- AIACC. The red pill as formulated by Moldbug has a clear meaning: “America is a communist country; for workers and peasants, read blacks and Hispanics” appeals to the common perception of the USSR as a country where one class (bureaucrats or whoever) ruled in the name of another (workers and peasants)—so in America, mostly-white Brahmins rule in the name of blacks and Hispanics. But Moldbug thinks there’s more to it than that: America was the senior partner in a coalition with Moscow, capital-C Communism was an outgrowth of something that happened in America, and so on. Is this accurate? If so, where’s the evidence?
- What’s the connection between the Anglosphere and Moscow? This is implied in the above question, but deserves its own entry in the list.
- Is there such a thing as demotism? If so, what is it? As Scott Alexander points out in his anti-reactionary FAQ, even monarchs have claimed to rule in the name of the people; does this constitute demotism? Is Nazism demotist? (No, not really.) Is there anything that currently-existing progressivism, Communism, and Fascism/Nazism have in common? If so, what? (My guess is that they, unlike monarchies, explicitly attempt to create a ‘new man’, drastically reshape not only the technological basis of society but also morality and culture, and so on.)
- Where does progressivism come from? How much of it is Christian? Which parts of Christianity did it come from? Are any parts of any form of it necessary adaptations to technological development, as Scott Alexander says most of [his idea of] American progressivism is?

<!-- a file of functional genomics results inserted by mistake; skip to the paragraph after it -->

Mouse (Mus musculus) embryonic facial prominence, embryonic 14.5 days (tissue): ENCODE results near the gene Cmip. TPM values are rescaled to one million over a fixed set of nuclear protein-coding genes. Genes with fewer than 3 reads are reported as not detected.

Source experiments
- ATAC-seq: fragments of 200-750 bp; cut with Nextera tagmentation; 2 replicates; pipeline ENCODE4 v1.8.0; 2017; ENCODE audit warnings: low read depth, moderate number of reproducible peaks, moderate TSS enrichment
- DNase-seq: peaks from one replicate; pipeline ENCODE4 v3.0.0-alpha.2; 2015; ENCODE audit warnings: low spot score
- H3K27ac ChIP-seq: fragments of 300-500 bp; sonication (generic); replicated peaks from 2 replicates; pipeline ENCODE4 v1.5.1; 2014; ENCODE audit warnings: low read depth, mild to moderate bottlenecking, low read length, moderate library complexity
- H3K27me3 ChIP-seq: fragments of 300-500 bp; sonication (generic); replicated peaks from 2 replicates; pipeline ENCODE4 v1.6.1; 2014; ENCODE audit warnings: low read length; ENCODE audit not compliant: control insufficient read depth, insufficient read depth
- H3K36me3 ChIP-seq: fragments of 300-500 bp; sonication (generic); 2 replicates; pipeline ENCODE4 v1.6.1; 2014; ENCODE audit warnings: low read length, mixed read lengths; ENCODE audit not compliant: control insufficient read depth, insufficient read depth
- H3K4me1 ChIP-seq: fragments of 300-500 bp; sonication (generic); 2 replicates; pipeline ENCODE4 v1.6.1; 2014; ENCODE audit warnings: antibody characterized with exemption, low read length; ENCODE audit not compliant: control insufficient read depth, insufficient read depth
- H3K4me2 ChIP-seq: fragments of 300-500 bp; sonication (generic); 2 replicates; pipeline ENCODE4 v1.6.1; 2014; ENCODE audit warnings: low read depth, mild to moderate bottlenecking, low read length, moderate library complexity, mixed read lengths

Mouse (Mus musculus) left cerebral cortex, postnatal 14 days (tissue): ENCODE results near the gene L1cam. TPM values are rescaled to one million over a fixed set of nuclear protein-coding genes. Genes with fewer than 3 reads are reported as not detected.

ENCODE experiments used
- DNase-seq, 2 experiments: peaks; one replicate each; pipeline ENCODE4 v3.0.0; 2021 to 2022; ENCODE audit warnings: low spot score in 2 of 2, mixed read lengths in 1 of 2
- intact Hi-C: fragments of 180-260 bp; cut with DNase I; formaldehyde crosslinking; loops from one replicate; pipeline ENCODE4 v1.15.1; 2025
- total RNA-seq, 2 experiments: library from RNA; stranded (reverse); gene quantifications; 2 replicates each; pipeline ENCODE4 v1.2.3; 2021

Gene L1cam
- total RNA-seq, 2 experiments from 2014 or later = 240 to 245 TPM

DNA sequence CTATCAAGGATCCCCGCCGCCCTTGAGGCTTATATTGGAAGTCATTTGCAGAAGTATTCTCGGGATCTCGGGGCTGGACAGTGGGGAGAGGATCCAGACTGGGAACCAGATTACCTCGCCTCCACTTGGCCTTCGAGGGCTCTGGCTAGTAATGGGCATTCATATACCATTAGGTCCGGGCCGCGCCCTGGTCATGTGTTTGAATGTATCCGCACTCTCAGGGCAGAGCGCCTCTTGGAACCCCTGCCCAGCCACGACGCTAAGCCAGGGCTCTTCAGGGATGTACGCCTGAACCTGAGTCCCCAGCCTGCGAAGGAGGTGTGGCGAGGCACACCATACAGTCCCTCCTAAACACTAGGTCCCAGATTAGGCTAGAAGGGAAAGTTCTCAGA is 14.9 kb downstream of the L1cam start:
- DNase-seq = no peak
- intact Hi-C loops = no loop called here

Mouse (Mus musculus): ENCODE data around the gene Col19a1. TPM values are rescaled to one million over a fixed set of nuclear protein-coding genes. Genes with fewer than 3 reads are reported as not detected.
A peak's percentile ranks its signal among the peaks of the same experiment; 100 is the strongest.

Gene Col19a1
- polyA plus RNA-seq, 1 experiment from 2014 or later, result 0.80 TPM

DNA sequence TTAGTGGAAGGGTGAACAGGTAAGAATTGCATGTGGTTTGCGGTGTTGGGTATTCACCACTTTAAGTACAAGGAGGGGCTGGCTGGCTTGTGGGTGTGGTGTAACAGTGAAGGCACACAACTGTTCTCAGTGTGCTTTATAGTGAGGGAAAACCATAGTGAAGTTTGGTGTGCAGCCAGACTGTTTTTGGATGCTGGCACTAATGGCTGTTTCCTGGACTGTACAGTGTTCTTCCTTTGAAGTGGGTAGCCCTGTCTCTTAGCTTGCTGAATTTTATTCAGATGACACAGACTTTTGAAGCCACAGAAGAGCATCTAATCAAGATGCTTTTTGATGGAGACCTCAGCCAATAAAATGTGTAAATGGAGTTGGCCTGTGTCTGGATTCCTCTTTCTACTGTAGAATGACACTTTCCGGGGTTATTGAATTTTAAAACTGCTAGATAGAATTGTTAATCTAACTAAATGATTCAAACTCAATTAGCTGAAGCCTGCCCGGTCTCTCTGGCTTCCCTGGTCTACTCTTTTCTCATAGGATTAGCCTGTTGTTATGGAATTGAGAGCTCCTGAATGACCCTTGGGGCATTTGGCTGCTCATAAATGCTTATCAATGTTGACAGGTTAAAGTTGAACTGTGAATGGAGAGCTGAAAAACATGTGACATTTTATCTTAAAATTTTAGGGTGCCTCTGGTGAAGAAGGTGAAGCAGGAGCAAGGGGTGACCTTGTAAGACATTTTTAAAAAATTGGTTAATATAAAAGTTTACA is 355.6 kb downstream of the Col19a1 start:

- What happened in the ’60s? The New Left was definitely not the Old Left (see following question), but where did the New Left come from? The popular Frankfurt School explanation doesn’t cut it; for one, it confuses Gramsci with Rudi Dutschke, who wasn’t politically active until the ’60s and who lived in Germany. At the very least, there should be some resource that pulls together information on the violent takeovers of universities and how those influenced academia; but the goals of those takeovers must have come from somewhere. Where?
- How and why did the Anglo-Soviet split happen?
- Rehabilitating the ‘Red Scare’. I’ve done some work toward this end, and most of the data exists out there (same for a lot of these questions, really), but as far as I know, it hasn’t been pulled together into one coherent resource.